Consumers are drowning with information online in their car buying journey. Learn what’s distracting your visitors, how to engage them and proven tactics to keep their attention. Download Storyboard
The relationships between a dealer and the vendor reps that call on him or her have always been an important part of the retail automotive business. I noticed in the 70s, that the newspaper rep was the information conduit between local dealers. The GM would ask, "What are you hearing out there?" At a minimum, they needed some gauge as to whether their own movement is sales was something earned or simply a function of the local market going up or down.
Today, dealers have access to incredible tools like J.D. Power's PIN for transactional data and Dataium for shopping data. (Both can be acquired for free in their basic forms.) So the vendor rep has less usefulness as a mere conduit of information regarding sales and shopping activity in the local community.
Some reps are leaned on heavily by dealers for their knowledge about technology and other vendors. They often hear things like, "I'm not happy with my website, what are you hearing about Dealer.com?" Dealer satisfaction studies and rich repositories of dealer reviews, like DrivingSales.com, allow dealers to accesses hundreds of opinions and ratings from other users at one time. So the value of this added service can best be obtained from sources other than the rep.
Ironically, most dealers are not receiving all the value from vendor products that they should be or could be. Personal selling is very expensive. Reps need to be constantly evaluating the performance of their dealer customers and recommending actions sure to increase profitability. That doesn't mean just up-selling them all the time. Dealers need to be diligent about asking the question, "what can I do to get more value out of your product?" Just telling the rep that you are not happy with the product or not happy with the price will likely put them on the defensive and eliminate any chance you had of getting real value out of them.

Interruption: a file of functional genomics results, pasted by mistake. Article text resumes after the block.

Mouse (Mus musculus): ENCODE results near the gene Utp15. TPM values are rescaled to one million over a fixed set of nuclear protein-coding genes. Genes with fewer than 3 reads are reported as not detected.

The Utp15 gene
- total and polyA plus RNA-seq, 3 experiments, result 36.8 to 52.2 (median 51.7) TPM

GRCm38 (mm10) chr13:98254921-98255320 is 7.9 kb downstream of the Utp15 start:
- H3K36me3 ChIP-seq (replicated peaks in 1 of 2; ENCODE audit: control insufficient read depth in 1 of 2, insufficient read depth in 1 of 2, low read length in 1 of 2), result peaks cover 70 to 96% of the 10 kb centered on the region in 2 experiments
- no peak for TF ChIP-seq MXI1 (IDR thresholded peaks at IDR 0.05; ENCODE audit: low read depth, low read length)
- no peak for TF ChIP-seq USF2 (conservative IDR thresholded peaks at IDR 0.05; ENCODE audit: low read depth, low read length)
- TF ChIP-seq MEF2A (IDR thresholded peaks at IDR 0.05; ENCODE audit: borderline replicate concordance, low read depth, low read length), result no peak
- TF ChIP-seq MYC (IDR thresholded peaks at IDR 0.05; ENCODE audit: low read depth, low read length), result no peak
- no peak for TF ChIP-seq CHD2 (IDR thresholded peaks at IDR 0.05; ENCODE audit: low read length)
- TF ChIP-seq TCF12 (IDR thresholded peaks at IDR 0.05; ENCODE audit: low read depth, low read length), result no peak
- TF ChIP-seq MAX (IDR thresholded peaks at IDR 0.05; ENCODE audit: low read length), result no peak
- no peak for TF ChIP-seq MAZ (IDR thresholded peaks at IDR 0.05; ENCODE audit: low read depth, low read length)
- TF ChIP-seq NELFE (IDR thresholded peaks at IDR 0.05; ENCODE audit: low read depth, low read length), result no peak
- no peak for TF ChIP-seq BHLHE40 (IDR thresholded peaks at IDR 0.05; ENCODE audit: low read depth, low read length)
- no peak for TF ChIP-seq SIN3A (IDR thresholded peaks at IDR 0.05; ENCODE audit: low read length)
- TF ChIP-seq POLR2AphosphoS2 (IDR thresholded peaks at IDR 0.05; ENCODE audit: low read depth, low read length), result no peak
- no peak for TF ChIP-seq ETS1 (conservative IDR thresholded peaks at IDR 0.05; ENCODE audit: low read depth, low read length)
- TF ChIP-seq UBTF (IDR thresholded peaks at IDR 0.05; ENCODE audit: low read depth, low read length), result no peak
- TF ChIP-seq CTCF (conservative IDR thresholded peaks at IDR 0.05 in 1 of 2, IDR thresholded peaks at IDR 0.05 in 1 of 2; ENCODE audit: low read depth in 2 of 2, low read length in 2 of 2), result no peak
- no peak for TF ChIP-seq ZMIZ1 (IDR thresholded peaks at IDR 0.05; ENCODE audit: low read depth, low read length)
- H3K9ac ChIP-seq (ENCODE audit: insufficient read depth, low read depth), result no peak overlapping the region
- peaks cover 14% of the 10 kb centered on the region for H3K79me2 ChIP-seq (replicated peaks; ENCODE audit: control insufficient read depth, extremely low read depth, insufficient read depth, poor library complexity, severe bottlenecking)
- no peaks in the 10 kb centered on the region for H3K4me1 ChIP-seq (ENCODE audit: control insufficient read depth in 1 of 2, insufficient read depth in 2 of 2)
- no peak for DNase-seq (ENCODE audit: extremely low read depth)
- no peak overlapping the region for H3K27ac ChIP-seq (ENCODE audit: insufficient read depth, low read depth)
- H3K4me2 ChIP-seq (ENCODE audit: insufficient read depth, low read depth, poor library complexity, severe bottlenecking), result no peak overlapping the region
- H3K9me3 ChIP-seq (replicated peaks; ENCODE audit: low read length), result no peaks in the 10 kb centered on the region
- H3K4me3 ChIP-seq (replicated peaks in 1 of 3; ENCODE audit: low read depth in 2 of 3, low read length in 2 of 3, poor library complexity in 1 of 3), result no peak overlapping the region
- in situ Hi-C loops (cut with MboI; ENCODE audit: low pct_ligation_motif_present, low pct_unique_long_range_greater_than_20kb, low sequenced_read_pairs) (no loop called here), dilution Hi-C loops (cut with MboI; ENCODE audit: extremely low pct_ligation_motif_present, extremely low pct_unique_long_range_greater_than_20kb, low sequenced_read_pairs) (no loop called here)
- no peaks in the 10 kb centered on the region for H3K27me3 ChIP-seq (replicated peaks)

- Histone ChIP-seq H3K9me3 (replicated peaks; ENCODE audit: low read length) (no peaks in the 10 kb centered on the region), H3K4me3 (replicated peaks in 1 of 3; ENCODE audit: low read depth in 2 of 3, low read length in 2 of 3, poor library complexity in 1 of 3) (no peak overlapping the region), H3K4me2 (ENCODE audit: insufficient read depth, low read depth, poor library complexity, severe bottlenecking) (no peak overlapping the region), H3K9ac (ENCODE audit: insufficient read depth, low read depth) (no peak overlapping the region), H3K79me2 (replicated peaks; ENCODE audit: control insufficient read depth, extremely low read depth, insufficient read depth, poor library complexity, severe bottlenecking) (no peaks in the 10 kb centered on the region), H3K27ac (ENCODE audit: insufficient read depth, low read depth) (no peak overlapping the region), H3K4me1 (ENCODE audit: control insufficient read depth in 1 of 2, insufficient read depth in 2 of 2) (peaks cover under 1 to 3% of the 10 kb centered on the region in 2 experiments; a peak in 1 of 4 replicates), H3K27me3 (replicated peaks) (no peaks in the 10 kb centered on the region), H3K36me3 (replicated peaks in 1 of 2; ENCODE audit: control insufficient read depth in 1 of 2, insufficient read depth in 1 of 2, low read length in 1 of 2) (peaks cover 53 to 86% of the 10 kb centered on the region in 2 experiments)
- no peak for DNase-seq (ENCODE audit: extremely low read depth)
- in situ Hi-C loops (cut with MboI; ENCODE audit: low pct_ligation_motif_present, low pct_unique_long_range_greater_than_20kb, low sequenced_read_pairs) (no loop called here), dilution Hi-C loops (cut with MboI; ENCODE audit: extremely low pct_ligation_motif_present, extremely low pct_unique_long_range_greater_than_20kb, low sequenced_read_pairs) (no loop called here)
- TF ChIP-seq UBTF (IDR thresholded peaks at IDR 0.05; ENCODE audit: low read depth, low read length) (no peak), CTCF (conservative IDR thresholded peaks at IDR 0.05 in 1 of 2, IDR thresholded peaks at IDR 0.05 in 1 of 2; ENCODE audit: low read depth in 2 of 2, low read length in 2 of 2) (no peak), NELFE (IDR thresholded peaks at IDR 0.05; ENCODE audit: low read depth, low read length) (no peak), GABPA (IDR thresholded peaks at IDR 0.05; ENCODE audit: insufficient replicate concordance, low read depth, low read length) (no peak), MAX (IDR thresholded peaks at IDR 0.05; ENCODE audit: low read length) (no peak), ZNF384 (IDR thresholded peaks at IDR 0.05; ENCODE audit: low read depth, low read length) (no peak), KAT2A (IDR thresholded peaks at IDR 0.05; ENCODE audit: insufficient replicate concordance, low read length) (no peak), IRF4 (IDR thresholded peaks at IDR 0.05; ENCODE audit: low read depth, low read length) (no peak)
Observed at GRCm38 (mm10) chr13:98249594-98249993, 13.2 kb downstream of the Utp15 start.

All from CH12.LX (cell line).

I've written plenty about when dealers should not buy something, but millions of dollars are being wasted each week on vendor products that should be purchased, but the dealer is only extracting a fraction of the value from. From my experience, most dealers using vAuto are getting sufficient value from the product, but not all the value it is capable of delivering. Some dealers buying leads from AutoUSA, Dealix, Autobytel, and NewLeadsPlus have teams skimming those leads rather than working them diligently. A good rep can show you signals when that takes place. Many dealers using listings services like AutoTrader.com, Cars.com, Edmunds, and others are not sufficiently merchandising their vehicles to receive full value. Worse, they are too slow in merchandising their vehicles at all.
As a dealer, you may wish your vendors would just move to a transactional selling model and lower their prices accordingly. Over time, I'm certain that more and more vendors will do that. For now, you are paying the price anyway, so you may as well be strategic about how you extract value. Some reps are as useless as a hangnail, but many know how to get maximum value from the products they sell. Start there. If you exhaust their ability to improve the value of their products, then you can grind them or dump them; however, it may not be the most profitable place to start.